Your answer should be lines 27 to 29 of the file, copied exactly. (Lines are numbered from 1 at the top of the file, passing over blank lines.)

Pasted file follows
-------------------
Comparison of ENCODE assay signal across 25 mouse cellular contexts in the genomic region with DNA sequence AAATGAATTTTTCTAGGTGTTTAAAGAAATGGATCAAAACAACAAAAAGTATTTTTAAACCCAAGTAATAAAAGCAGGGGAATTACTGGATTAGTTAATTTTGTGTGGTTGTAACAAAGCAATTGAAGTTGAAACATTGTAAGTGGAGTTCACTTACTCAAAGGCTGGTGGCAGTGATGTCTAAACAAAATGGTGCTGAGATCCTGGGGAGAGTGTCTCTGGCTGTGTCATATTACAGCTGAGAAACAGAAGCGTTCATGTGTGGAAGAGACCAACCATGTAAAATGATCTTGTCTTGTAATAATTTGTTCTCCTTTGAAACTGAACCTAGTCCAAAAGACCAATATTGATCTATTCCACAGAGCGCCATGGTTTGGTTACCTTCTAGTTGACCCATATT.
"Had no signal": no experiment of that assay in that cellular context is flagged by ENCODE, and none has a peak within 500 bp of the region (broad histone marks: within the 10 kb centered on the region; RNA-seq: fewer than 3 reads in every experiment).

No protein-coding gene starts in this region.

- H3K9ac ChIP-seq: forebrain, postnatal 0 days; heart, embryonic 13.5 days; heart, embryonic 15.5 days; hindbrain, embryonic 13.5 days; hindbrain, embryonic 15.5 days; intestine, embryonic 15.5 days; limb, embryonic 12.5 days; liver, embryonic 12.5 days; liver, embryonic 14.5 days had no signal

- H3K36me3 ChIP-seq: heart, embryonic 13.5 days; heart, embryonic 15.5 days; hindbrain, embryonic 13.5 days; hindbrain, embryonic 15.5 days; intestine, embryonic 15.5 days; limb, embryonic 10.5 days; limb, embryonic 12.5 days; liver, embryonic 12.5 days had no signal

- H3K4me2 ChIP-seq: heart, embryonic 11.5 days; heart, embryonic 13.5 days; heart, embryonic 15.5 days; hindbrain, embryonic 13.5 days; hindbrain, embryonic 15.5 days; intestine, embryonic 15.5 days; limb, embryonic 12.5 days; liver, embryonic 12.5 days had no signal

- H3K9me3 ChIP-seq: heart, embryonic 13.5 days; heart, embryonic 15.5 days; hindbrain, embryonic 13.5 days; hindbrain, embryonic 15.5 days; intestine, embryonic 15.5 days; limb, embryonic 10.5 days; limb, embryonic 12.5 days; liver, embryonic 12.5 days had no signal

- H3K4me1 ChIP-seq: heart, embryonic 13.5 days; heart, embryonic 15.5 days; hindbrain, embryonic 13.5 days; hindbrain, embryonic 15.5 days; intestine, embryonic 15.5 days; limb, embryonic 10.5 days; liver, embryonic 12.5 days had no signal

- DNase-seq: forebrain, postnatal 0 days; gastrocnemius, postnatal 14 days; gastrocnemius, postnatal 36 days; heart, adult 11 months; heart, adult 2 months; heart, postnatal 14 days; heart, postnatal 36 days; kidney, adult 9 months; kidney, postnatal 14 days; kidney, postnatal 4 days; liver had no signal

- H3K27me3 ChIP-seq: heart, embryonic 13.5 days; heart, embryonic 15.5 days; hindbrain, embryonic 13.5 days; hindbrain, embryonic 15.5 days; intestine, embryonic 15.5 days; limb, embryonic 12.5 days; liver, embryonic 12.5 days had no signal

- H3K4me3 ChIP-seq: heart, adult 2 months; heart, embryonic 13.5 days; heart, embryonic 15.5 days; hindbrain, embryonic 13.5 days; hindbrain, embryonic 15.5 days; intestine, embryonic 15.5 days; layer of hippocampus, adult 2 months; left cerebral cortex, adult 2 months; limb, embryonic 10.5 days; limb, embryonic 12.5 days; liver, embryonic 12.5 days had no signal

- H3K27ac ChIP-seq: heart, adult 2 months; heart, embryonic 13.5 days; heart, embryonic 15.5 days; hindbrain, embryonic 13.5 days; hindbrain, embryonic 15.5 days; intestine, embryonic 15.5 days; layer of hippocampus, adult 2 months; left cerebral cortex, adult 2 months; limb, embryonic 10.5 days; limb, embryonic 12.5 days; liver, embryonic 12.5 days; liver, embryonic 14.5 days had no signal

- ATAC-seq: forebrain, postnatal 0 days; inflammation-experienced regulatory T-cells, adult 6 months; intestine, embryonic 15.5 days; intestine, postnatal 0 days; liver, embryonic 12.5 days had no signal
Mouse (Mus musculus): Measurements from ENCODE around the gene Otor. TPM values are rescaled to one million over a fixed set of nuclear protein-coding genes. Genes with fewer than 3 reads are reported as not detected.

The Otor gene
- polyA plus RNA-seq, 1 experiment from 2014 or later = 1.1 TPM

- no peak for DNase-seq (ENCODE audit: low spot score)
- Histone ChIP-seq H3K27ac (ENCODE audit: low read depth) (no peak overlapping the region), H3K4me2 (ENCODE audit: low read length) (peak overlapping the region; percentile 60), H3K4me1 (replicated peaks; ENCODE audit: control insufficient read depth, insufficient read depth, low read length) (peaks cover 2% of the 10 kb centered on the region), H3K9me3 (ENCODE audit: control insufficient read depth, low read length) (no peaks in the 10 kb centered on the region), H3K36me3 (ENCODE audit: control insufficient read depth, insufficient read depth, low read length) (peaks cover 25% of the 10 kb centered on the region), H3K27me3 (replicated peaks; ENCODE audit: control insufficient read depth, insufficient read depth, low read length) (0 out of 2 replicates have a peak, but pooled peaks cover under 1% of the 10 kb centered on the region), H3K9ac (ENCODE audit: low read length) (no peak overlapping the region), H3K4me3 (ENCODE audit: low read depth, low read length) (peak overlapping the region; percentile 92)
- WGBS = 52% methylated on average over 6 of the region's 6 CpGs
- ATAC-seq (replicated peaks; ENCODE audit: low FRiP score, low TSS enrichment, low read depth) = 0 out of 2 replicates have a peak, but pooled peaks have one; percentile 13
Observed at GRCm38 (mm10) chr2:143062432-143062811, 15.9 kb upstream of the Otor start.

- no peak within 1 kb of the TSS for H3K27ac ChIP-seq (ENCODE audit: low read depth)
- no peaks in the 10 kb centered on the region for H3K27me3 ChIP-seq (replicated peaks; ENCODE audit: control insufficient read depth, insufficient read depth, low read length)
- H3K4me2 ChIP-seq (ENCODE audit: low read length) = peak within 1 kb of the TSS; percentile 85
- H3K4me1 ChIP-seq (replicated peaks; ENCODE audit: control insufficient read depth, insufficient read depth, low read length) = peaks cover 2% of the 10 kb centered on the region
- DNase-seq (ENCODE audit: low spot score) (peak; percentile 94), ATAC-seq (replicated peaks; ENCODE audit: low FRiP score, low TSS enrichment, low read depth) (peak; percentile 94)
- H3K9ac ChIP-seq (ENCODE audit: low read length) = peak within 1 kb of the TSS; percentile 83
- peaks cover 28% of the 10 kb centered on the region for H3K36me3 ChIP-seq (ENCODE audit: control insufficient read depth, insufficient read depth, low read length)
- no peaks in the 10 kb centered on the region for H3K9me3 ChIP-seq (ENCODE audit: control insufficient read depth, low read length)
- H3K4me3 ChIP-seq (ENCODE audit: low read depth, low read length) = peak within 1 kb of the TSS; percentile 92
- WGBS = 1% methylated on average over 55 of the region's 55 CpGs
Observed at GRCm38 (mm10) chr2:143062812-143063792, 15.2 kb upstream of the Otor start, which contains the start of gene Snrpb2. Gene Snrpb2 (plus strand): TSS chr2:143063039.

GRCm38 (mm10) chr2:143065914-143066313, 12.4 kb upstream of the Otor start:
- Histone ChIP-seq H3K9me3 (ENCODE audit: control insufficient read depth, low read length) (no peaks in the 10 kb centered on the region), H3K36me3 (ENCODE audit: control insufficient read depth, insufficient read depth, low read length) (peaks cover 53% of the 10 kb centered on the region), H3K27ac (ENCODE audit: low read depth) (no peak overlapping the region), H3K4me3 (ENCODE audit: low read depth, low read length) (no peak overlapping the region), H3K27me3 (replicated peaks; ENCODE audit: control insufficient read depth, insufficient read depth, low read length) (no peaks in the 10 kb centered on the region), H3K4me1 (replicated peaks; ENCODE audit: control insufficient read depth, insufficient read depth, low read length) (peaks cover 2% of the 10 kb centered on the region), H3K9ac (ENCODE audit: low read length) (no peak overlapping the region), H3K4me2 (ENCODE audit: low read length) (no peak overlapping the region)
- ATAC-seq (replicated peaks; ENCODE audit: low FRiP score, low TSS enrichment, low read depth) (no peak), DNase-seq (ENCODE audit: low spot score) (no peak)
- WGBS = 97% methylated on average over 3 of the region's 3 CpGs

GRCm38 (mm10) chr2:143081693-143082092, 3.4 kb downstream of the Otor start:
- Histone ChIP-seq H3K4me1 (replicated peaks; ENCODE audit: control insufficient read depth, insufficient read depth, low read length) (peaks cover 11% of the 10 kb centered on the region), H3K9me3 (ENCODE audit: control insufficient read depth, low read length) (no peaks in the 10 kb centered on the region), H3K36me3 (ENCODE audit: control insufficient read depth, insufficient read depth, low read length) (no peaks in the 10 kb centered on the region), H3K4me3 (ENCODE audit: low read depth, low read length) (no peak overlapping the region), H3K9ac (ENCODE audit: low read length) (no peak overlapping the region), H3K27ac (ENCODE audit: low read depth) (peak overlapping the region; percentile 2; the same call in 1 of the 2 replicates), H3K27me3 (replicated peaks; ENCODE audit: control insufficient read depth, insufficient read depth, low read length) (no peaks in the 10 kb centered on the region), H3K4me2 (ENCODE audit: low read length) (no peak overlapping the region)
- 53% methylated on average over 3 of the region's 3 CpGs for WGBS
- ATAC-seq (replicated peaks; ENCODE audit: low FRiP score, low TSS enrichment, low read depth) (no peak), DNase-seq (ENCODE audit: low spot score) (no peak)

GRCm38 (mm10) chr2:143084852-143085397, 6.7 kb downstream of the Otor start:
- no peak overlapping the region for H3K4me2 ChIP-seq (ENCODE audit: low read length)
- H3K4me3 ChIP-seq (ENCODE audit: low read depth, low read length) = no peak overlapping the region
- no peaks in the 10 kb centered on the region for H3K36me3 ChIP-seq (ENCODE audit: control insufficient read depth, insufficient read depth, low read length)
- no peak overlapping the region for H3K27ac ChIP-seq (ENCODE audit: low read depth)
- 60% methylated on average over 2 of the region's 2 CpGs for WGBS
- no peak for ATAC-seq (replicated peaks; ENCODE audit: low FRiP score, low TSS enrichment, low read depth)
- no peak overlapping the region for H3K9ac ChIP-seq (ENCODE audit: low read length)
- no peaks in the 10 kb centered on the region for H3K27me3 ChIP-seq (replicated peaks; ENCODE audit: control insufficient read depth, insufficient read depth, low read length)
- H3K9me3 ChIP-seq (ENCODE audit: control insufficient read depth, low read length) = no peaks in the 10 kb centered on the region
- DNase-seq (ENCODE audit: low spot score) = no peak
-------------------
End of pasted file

- H3K9ac ChIP-seq (ENCODE audit: low read length) = peak within 1 kb of the TSS; percentile 83
- peaks cover 28% of the 10 kb centered on the region for H3K36me3 ChIP-seq (ENCODE audit: control insufficient read depth, insufficient read depth, low read length)
- no peaks in the 10 kb centered on the region for H3K9me3 ChIP-seq (ENCODE audit: control insufficient read depth, low read length)